On 4 January 2016, HHJ Dight handed down his judgment In Murdoch v Amesbury  UKUT 3 (TCC). An application had been made to register a determined boundary; objections were raised to the application on two bases: firstly that the plan was not accurate to within +/-10mm; and secondly that the boundary did not follow the line shown by the plan but, in fact, was elsewhere. The matter was referred by the Registrar to the Adjudicator (as it was then) for determination. The Adjudicator – who became a Judge of the First Tier tribunal – concluded that the plan was not satisfactory and therefore directed the Registrar to dismiss the application. It is important to appreciate that she was able to – and did – direct the Registrar to dismiss the application without actually determining where the correct boundary was. However, she then considered that she had jurisdiction to make findings as to the correct location of the boundary and that, in order not to encourage further expensive litigation, she should exercise that jurisdiction. Accordingly, having already directed that the application be dismissed, the Judge then made detailed findings as to where she concluded the boundary ran. She did not direct the Registrar to register a determined boundary in accordance with her findings, but she set out those findings in full in her decision – and they then were used by the respondents to the original application as the basis for their own application for a determined boundary. Although the original applicants did not question the Judge’s conclusion that the application should be dismissed, they appealed her conclusion that she had jurisdiction to determine the true boundary and the findings of fact made in her decision as to the location of the true boundary.
The first issue for Judge Dight was whether the appellants (the original applicants) even had locus to bring the appeal. After all, an appeal is conventionally brought against an Order, and they were not challenging the Order made by the Judge. Judge Dight noted that section 111(1) LRA2002 granted the Upper Tribunal jurisdiction to hear appeals from a decision of the First Tier Tribunal. He considered the Court of Appeal authorities of Lake v Lake  P 336 and Cie Noga D’Importation et d’Exportation SA v Australia and New Zealand Banking Group  EWCA Civ 1142, and concluded that the locus to bring the appeal turned on whether, if the findings made by the Judge had been recorded in a formal Order or Direction to the Registrar, the appellants would be seeking (and would be entitled) to appeal that Order. He concluded that they would; and that therefore they had locus to appeal the findings made by the Judge in her decision.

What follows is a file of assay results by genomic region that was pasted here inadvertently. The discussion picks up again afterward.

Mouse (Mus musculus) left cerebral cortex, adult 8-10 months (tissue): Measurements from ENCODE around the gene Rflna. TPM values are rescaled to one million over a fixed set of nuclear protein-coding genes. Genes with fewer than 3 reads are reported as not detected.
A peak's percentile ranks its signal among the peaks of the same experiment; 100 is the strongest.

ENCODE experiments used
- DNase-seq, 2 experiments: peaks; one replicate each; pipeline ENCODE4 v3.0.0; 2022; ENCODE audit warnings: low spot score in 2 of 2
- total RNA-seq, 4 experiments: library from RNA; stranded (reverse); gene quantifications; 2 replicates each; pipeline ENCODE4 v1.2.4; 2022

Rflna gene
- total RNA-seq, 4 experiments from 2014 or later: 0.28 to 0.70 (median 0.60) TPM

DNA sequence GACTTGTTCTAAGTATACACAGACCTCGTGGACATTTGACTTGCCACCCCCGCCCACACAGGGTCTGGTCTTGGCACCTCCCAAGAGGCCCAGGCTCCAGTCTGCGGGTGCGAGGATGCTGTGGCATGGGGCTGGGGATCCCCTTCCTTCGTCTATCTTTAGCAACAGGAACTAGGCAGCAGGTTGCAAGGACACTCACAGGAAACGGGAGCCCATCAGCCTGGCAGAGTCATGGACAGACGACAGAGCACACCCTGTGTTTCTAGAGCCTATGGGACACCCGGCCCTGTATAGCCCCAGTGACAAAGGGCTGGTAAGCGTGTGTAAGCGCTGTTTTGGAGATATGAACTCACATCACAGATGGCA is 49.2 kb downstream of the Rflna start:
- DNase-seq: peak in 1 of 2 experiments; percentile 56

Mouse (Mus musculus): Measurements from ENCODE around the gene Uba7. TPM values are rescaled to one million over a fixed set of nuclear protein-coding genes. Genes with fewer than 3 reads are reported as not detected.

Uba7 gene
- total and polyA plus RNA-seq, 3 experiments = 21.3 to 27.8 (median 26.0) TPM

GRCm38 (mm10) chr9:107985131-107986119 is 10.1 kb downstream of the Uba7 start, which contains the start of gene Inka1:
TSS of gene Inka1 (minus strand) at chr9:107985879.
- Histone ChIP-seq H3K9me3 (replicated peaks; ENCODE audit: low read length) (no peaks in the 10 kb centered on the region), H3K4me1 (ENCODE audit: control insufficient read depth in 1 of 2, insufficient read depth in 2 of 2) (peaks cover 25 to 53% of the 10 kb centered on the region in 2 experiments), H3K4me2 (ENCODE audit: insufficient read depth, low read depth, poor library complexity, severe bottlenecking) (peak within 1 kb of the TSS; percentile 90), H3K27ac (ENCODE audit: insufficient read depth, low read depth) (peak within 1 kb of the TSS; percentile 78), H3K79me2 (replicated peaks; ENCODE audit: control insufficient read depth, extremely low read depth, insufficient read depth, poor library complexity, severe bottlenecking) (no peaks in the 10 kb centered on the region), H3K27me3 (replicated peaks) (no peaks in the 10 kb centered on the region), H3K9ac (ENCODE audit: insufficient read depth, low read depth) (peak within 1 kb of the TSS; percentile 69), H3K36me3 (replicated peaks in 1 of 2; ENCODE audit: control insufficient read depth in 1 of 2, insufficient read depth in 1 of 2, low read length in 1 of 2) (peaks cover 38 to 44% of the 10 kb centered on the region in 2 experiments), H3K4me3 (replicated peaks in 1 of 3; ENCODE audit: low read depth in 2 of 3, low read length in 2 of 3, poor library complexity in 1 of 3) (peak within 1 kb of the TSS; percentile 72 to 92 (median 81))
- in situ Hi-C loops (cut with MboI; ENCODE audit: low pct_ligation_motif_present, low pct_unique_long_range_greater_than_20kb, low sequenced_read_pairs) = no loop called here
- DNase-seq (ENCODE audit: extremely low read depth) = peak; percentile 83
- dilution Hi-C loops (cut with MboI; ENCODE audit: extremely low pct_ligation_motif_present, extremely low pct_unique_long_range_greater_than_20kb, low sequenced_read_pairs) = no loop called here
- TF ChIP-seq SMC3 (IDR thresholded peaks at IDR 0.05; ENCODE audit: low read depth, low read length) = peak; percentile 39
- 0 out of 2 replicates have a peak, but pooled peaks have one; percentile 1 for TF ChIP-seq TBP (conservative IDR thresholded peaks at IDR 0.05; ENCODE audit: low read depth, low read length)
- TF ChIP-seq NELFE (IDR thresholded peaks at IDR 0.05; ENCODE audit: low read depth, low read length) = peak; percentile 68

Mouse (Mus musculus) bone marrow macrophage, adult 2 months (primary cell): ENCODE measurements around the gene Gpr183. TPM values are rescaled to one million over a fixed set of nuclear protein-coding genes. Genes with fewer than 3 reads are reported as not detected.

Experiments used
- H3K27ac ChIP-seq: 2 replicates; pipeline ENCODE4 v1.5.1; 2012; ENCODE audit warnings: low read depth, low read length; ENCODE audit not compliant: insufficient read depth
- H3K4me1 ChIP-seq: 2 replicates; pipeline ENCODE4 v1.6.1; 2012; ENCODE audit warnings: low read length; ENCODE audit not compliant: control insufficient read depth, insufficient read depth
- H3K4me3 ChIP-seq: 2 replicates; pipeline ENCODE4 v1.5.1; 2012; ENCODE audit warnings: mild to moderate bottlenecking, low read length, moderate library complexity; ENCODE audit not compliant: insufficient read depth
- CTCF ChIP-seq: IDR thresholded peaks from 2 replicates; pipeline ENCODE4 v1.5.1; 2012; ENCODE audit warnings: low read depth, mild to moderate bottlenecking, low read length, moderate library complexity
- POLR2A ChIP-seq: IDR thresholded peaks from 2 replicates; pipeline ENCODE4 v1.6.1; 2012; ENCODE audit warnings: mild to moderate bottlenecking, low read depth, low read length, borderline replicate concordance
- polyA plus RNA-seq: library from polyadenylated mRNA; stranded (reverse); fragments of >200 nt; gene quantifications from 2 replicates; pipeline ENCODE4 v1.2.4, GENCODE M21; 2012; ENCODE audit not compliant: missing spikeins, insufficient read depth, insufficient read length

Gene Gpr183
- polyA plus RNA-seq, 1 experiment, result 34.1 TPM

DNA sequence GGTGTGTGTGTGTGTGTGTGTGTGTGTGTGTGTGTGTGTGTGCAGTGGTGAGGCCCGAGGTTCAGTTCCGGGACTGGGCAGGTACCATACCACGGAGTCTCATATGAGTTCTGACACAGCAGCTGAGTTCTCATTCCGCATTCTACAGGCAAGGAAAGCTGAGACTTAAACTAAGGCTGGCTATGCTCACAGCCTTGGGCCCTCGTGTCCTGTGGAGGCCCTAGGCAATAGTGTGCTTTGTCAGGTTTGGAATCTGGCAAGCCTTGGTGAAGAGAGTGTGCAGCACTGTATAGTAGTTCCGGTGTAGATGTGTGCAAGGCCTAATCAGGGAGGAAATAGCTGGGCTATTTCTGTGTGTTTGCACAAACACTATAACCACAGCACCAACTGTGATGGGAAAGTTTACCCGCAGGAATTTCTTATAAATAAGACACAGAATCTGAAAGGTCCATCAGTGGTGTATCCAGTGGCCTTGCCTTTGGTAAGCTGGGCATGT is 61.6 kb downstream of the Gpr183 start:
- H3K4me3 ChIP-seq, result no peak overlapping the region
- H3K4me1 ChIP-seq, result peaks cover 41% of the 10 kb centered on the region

He then considered the jurisdiction of the Judge of the FTT. He considered that the appropriate starting point was that the FTT was a creature of statute; it had only the jurisdiction granted to it by statute. That jurisdiction was set out in section 108 of the LRA 2002 and was limited to determining the matters referred to it by the Registrar under section 73(7). The subject matter of the reference to the Adjudicator had been defined in the case summary accompanying the reference as the appellants’ application for registration of a determined boundary to which the objections had been raised. Having determined that the plan was not accurate and that the application should therefore be dismissed, the Judge lacked jurisdiction to go on to make findings as to the location of the boundary. Judge Dight was of the view that:
''The power of the Adjudicator/Tribunal to give directions to the Registrar is binary in that he may direct the Registrar to give effect to or cancel the original application but nothing else. There is no power for the Adjudicator/Tribunal to prefer the objector’s position and to direct the Registrar to give effect to that position. Nor is there any power to give a direction requiring the Registrar to give effect to other findings and conclusions made by the Adjudicator/Tribunal in the course of giving his ‘written reasons for the decision.''
Accordingly, he allowed the appellants’ appeal and set aside the findings in the decision of the Judge of the FTT.
Judge Elizabeth Cooke in Bean v Katz  UKUT 168 (TCC)